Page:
Confucius said: “The virtuous have a lot to teach others; but people who have a lot to teach others aren’t necessarily virtuous. The good are always brave; but the brave aren’t necessarily good.”
Fine words and brave deeds aren’t enough to prove that someone is truly virtuous or good. It can be all too easy for people to conceal their true nature with soaring oratory and ostentatious posturing when the potential downside is minimal and the potential upside in terms of publicity is huge. After all, calling for the government to bring an end to poverty after your financial advisors have optimized your tax liability costs you far less than actually digging into your pocket to fund some projects to address the problem yourself. Continue reading Leadership Lessons from Confucius: fine words and brave deeds
Confucius said: “The wise are never perplexed; the good are never anxious; the brave are never afraid.” (1)
Put in the time required to understand what’s really happening. Don’t take what other people have to say at face value. Question all your assumptions. Ignore all the fake narratives and bogus statistics designed to befuddle rather than enlighten you. Blow away the smoke and smash the mirrors until you reach such a state of clarity that you can make a decision without any doubts or second thoughts.
Embrace uncertainty rather than resist it. Analyze the opportunities and the threats and decide on your course of action. While others are flailing around trying to figure out what’s going on and what to do about it, you’re ready to swoop in and make your move.
Don’t confuse courage with recklessness. The reason you’re not afraid is because you’ve fully prepared yourself for this very moment. While others waste valuable time complaining about the vagaries of fate, you’ve already executed your plan and decided what your next step will be. Because they are in control of their thoughts and emotions and know the right time to take action, the wise are never perplexed.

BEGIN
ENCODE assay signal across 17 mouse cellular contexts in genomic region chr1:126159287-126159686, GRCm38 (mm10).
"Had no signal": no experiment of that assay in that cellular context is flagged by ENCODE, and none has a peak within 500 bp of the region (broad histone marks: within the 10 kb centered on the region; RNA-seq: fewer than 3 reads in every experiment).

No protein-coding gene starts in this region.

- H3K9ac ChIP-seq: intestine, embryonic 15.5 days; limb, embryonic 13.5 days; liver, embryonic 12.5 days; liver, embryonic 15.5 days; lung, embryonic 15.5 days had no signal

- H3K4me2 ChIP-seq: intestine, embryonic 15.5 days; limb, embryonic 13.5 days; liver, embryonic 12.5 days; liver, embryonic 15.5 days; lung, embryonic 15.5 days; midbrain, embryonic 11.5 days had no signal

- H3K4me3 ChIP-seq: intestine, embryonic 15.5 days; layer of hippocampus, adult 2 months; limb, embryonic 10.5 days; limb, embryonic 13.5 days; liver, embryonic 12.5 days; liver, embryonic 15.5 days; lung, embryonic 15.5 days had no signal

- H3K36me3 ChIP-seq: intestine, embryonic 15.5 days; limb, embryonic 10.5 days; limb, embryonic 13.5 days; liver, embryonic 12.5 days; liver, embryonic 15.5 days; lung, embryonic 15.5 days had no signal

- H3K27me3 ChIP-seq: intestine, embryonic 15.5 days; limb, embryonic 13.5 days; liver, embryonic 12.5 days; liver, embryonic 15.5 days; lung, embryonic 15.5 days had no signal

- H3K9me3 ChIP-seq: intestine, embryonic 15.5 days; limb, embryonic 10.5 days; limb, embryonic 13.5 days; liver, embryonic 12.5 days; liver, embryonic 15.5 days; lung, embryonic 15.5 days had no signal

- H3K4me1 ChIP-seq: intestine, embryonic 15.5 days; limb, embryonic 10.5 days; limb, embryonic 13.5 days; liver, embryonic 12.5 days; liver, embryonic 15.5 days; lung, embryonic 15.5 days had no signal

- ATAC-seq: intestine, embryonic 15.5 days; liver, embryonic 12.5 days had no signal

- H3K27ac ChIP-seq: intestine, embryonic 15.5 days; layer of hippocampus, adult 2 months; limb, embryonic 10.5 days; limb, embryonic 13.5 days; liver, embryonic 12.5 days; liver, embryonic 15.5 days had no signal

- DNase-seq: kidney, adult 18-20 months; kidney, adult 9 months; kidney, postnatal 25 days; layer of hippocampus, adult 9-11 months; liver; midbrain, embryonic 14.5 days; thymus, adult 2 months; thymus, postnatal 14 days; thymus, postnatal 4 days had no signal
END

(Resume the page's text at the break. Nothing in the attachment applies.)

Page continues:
This article features a translation of Chapter 29 of Book 9 of the Analects of Confucius. You can read my full translation of Book 9 here.
(1) Confucius makes a similar point in 14.28: “A leader adheres to three principles that I have been unable to live up to: the good are never anxious; the wise are never perplexed; the brave are never afraid.” In 12.4, he explains to his follower Sima Niu that a leader has no anxiety or fear because: “When he looks inside himself and finds nothing wrong, what does he have to be anxious about or fear?”
I took this image at the Temple of Confucius in Yilan, Taiwan. You can read more about the rather convoluted history of this temple in this excellent article by Josh Ellis here.
Confucius said to Yan Hui: “To take office when needed and to stay out of sight when dismissed: only you and I can do this.” Zilu said: “If you had command of the Three Armies, who would you appoint to help you?” Confucius said: “I wouldn’t choose someone who wrestles tigers barehanded or swims across rivers without fearing death. But I would choose someone who approaches difficulties with due caution and achieves victories through careful planning.” (1) (2)
There’s a huge difference between courage and recklessness. Courage means having the bravery and determination to bide your time until the right moment arrives for you to strike. Recklessness means diving in without thinking about the possible consequences of your action until it’s too late. Continue reading Leadership lessons from Confucius: courage and recklessness